Beyond the 'death line': A shining new ultrabright object found
A new bright stellar object was discovered shining beyond the “death line” and no explanation has been found yet.
An unexplainable ultrabright steller object was found, which is reported to be blazing even beyond death. The object is 15000 light-years away from Earth. Researchers believe that it is a shattered part of a giant star, commonly known as a magnetar.
According to a Live Science report. it is as small as a city and yet the stellar object may have a huge amount of mass, similar to the sun. It has a magnetic field more than a quadrillion times stronger than Earth's.
About stellar object
The rotating magnetar can spin and produce radio waves in unfamiliar patterns that often repeat every few seconds or minutes, as well as emit extremely bright jets of electromagnetic radiation. As the popular theory goes, magnetar this size does not produce high radio waves when the twirling slows down. However, as per Natasha Hurley-Walker, a radio astronomer at Australia's International Centre for Radio Astronomy Research (ICRAR) and lead author of a new study, "The object we've discovered is spinning way too slowly to produce radio waves — it's below the death line," and it has been doing so for more than 30 years.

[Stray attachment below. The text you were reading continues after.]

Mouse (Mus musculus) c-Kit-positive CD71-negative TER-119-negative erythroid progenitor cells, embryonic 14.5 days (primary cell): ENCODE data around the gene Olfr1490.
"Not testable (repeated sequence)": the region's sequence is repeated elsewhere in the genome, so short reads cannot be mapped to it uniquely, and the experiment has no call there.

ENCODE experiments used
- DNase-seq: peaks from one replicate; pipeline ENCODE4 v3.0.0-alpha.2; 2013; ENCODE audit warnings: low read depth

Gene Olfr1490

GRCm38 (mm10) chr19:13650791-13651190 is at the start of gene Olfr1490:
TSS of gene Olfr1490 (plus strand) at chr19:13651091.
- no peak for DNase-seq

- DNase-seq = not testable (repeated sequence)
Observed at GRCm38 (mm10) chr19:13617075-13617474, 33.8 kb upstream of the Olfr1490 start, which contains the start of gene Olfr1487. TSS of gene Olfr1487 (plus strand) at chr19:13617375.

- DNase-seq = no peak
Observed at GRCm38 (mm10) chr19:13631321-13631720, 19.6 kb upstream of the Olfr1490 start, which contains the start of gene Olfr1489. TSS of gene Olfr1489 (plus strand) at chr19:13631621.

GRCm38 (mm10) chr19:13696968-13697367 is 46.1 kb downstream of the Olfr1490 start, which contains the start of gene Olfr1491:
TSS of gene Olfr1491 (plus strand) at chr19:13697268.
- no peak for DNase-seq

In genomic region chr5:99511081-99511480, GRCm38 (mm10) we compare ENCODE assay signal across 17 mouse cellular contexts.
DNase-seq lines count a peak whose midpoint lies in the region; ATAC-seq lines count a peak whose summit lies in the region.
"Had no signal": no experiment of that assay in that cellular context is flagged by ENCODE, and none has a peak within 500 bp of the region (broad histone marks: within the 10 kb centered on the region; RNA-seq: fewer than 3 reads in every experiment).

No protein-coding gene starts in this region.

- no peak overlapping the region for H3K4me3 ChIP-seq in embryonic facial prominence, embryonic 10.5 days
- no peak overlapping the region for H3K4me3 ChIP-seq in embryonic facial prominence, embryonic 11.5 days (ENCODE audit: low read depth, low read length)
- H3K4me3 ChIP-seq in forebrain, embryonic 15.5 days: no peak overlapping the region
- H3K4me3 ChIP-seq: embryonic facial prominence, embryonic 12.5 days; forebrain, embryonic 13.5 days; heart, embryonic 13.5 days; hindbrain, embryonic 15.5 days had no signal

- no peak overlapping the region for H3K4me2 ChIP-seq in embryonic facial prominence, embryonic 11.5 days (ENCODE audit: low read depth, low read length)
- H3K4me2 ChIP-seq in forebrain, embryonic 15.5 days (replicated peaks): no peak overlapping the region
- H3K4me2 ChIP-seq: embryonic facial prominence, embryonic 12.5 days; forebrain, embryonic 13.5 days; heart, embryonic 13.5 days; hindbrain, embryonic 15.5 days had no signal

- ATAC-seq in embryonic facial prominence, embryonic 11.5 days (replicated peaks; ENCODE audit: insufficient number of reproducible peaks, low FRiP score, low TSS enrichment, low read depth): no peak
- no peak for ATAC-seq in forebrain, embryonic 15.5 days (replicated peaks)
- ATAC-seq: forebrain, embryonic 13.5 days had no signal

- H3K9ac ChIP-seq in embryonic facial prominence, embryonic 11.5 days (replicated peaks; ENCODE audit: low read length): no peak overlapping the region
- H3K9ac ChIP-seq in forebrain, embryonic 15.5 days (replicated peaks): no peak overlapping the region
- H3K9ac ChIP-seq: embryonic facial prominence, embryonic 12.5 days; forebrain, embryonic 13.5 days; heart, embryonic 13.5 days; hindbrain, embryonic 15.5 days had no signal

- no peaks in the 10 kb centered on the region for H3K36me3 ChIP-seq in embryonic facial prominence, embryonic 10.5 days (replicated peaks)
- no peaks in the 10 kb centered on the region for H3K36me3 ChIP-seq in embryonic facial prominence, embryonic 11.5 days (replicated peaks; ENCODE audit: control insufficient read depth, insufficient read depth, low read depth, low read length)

This discovery can contradict various theories and models based on a magnetar. As per Live Science, researchers also studied archives from 1988 and compared theories of the magnetar from half a dozen other radio telescopes around the world. In the oldest dataset, they noticed the same object that had been pulsing at about the same 22-minute interval for 33 years.
As per the study published in the Journal Nature, researchers say that it might not be a magnetar, it can be a white dwarf (a type of stellar remnant). Although the stellar object is also 1000 times brighter than a white dwarf. Resulting in no conclusion about the discovered ultrabright object.
What is Magnetar?
Magnetars aren't powered by a conventional mechanism such as nuclear fusion or rotation, reveals NASA. They represent a new way for a star to shine. Magnetars have magnetic fields a thousand times stronger than ordinary neutron stars.
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